Time for one final grumble. In current stable GnuCash, the QIF importer (useful for importing credit card transactions, for example) is fast, efficient, and flexible. In 2.3, importing has turned into a slow, click-intensive, error-prone process. Users are supposed to classify transactions without seeing the amount of each, for some strange reason. In general, GnuCash is moving forward in this release, but importing transactions has regressed.
Import dialogs notwithstanding, the general appearance of GnuCash has changed little in this cycle. It remains the solid, workhorse financial management program that your editor has used for years. For those who would like to see a bigger change, there is something on the horizon, though it doesn't look like it will be ready for the 2.4 release. The Cutecash project has set itself the goal of taking the GnuCash engine and putting a Qt-based interface onto it. It will be interesting to see where the developers go with this project.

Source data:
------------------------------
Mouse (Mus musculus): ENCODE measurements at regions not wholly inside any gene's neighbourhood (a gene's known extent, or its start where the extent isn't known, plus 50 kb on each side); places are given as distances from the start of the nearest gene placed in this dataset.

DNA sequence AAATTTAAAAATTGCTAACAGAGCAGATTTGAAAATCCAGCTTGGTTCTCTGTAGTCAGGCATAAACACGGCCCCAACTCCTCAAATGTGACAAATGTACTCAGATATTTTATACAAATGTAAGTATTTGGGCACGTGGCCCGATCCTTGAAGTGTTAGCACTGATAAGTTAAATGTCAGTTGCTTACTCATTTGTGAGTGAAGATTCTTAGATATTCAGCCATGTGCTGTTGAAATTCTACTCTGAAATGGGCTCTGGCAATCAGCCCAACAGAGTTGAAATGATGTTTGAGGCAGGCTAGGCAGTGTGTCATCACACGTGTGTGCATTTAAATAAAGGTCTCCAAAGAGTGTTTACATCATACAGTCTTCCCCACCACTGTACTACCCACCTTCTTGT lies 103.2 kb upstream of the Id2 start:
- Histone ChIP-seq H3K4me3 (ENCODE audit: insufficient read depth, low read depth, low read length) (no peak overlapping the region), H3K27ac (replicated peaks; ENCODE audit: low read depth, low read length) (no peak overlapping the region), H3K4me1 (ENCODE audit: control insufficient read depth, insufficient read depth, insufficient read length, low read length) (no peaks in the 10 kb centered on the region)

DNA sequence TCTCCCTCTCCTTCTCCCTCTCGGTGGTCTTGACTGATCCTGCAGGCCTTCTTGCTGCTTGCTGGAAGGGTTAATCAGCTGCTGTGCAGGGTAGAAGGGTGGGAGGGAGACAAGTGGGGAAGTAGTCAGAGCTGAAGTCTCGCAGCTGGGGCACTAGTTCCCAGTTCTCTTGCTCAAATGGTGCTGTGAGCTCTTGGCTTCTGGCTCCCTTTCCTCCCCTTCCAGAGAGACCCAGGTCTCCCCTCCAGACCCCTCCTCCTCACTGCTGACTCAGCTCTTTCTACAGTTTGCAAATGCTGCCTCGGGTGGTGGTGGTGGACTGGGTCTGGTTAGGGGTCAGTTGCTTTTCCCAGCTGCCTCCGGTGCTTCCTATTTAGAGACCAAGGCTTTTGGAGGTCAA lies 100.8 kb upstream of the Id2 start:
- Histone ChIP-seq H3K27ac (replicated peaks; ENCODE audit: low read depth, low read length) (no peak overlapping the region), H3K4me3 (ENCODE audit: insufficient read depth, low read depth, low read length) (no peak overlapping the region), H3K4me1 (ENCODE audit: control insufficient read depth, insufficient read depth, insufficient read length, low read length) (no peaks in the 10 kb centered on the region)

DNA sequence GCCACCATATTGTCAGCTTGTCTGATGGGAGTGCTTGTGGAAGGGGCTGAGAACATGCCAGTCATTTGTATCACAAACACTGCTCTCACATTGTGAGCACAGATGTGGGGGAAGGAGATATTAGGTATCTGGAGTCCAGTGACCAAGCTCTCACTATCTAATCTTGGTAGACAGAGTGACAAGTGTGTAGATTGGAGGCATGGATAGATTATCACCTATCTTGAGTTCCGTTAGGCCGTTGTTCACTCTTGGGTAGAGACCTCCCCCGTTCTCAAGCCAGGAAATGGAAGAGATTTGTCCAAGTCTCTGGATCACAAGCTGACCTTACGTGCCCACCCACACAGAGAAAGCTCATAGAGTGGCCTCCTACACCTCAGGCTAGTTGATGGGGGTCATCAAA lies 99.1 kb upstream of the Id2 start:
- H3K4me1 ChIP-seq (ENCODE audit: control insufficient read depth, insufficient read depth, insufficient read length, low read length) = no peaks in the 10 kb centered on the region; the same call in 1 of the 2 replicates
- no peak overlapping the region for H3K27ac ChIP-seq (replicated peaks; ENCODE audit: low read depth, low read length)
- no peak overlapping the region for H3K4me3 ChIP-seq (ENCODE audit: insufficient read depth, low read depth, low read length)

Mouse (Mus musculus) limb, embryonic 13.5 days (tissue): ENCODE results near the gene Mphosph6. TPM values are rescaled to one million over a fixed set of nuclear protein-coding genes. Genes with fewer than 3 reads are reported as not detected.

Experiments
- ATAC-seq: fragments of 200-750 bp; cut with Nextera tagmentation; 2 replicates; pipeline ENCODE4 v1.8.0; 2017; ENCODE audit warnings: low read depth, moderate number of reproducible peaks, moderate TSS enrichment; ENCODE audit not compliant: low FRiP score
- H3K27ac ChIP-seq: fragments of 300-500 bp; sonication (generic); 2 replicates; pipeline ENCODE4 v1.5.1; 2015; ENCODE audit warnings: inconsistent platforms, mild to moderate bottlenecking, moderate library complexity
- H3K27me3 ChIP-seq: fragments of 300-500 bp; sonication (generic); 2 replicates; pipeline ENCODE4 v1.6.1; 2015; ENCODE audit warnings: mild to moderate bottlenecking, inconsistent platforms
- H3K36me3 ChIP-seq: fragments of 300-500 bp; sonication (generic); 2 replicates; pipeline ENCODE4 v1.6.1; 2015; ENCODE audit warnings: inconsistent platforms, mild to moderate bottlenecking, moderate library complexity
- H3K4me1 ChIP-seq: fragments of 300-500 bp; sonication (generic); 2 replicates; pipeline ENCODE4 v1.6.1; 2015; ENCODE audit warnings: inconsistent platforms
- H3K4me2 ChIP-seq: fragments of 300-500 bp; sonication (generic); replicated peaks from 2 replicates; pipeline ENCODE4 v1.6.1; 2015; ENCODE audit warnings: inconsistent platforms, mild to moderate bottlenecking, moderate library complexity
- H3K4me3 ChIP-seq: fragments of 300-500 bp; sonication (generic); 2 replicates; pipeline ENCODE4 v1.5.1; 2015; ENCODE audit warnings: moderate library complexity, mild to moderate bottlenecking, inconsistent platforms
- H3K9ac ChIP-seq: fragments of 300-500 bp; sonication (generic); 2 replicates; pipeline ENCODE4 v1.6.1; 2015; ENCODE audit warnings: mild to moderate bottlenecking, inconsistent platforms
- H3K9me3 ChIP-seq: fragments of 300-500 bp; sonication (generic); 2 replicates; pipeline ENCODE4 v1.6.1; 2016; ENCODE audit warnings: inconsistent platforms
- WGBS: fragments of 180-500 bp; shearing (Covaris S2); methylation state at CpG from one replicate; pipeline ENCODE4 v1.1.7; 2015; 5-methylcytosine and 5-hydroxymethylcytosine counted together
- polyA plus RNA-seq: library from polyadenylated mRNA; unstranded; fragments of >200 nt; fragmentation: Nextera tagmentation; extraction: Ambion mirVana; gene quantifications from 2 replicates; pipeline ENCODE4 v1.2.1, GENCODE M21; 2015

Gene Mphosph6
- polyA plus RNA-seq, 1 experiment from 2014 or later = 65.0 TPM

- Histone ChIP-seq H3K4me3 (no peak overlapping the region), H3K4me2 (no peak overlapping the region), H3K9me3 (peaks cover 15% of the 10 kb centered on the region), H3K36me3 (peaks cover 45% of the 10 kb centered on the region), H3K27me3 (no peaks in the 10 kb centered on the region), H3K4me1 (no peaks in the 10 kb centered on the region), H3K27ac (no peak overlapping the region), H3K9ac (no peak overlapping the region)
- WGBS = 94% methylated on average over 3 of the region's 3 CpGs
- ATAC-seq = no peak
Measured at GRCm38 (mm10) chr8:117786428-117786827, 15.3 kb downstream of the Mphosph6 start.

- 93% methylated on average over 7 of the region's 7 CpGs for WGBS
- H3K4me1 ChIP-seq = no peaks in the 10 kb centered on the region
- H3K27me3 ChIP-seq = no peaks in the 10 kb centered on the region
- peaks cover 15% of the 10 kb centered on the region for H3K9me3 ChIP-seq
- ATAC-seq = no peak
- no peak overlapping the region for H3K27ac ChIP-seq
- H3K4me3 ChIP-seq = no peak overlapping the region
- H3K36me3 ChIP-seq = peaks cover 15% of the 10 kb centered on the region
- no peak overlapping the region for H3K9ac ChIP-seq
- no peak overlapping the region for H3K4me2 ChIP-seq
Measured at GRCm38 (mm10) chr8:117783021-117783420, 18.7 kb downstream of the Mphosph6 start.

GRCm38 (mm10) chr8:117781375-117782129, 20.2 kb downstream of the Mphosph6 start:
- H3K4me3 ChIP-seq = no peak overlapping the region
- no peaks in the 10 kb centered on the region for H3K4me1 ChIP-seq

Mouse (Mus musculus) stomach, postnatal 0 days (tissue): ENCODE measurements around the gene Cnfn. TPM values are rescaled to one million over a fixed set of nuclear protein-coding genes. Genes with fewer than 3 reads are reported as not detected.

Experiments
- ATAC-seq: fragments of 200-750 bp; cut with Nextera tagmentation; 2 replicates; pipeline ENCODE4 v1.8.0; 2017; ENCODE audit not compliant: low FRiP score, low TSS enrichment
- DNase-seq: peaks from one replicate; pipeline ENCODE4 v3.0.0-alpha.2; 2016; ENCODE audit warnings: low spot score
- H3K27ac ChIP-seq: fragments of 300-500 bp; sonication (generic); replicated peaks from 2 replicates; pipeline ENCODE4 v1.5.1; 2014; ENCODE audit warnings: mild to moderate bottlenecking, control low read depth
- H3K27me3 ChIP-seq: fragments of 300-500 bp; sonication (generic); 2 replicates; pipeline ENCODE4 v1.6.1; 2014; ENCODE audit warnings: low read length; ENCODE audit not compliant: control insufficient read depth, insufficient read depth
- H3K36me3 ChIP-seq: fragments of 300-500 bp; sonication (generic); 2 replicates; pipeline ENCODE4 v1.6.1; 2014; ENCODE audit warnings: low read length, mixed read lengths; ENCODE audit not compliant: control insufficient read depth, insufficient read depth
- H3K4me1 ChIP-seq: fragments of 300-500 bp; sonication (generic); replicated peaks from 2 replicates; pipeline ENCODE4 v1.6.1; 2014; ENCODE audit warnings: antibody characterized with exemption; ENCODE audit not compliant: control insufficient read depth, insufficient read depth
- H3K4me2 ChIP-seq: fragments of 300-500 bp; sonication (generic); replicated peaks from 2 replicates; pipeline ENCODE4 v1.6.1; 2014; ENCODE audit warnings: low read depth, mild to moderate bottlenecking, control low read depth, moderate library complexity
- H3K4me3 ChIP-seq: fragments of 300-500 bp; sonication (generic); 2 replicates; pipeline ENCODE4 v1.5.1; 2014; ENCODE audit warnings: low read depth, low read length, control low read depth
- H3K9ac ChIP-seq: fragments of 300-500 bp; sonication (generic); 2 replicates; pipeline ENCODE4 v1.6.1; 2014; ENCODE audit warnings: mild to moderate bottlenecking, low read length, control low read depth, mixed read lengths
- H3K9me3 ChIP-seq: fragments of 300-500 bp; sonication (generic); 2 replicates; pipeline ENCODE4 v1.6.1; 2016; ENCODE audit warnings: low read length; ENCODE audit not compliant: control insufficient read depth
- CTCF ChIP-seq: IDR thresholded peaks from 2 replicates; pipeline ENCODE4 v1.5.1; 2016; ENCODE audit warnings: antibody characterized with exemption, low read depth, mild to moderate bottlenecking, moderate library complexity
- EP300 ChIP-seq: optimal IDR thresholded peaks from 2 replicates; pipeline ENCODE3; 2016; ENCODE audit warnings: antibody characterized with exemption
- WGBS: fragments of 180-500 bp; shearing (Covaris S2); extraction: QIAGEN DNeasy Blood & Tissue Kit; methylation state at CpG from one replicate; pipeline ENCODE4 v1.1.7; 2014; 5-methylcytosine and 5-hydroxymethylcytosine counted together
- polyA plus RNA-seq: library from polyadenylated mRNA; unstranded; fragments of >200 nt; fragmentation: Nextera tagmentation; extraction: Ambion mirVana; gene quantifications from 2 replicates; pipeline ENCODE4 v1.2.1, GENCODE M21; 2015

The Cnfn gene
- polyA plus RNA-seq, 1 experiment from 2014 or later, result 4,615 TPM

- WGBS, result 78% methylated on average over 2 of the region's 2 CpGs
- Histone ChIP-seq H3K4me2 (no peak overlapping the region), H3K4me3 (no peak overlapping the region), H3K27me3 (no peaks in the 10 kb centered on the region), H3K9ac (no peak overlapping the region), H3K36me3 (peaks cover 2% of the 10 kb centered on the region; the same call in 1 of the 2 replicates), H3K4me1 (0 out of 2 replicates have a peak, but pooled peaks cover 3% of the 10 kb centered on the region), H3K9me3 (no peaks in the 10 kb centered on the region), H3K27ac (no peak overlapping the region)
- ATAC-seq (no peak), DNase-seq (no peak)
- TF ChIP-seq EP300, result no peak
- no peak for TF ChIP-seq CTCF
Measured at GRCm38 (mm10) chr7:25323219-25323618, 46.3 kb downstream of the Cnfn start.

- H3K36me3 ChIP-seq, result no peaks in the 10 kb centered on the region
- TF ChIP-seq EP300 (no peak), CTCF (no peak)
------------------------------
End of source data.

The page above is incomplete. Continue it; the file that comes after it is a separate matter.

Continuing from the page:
Meanwhile, lest your editor seem just a little too grumpy, let it be said that GnuCash seems to be headed in the right direction. It has been more than good enough for most personal finance management for some time, and it is slowly developing the features it will need to compete in the business area. One of these years it should start displacing proprietary accounting tools in a serious way.
With the Lucid Lynx release safely shipped, the Ubuntu developer community gathered in Brussels, Belgium the week of May 10 to prepare for the 10.10 release scheduled for October. Two of the focal points for the release will be a new netbook interface called "Unity," and "Ubuntu Light" a stripped-down version of Ubuntu intended to ship on systems running Microsoft Windows as an instant-on alternative.